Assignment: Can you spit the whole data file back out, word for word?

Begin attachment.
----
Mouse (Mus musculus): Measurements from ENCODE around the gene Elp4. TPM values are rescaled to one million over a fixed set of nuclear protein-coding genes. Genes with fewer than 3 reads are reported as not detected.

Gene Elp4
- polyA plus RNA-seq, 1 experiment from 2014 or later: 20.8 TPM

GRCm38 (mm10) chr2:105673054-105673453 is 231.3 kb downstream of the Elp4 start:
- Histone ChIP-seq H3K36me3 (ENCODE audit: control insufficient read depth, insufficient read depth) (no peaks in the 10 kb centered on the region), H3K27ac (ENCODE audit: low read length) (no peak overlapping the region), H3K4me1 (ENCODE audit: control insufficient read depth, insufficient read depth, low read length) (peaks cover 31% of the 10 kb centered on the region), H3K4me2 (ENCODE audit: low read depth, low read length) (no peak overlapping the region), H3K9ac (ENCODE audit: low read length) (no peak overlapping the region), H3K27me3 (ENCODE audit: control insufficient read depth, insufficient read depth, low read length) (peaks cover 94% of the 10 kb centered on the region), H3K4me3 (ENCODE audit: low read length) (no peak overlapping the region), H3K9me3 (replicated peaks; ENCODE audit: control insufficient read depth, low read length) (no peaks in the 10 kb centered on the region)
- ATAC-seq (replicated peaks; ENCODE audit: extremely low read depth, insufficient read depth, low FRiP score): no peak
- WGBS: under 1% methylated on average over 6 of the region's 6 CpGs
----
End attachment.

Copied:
Mouse (Mus musculus): Measurements from ENCODE around the gene Elp4. TPM values are rescaled to one million over a fixed set of nuclear protein-coding genes. Genes with fewer than 3 reads are reported as not detected.

Gene Elp4
- polyA plus RNA-seq, 1 experiment from 2014 or later: 20.8 TPM

GRCm38 (mm10) chr2:105673054-105673453 is 231.3 kb downstream of the Elp4 start:
- Histone ChIP-seq H3K36me3 (ENCODE audit: control insufficient read depth, insufficient read depth) (no peaks in the 10 kb centered on the region), H3K27ac (ENCODE audit: low read length) (no peak overlapping the region), H3K4me1 (ENCODE audit: control insufficient read depth, insufficient read depth, low read length) (peaks cover 31% of the 10 kb centered on the region), H3K4me2 (ENCODE audit: low read depth, low read length) (no peak overlapping the region), H3K9ac (ENCODE audit: low read length) (no peak overlapping the region), H3K27me3 (ENCODE audit: control insufficient read depth, insufficient read depth, low read length) (peaks cover 94% of the 10 kb centered on the region), H3K4me3 (ENCODE audit: low read length) (no peak overlapping the region), H3K9me3 (replicated peaks; ENCODE audit: control insufficient read depth, low read length) (no peaks in the 10 kb centered on the region)
- ATAC-seq (replicated peaks; ENCODE audit: extremely low read depth, insufficient read depth, low FRiP score): no peak
- WGBS: under 1% methylated on average over 6 of the region's 6 CpGs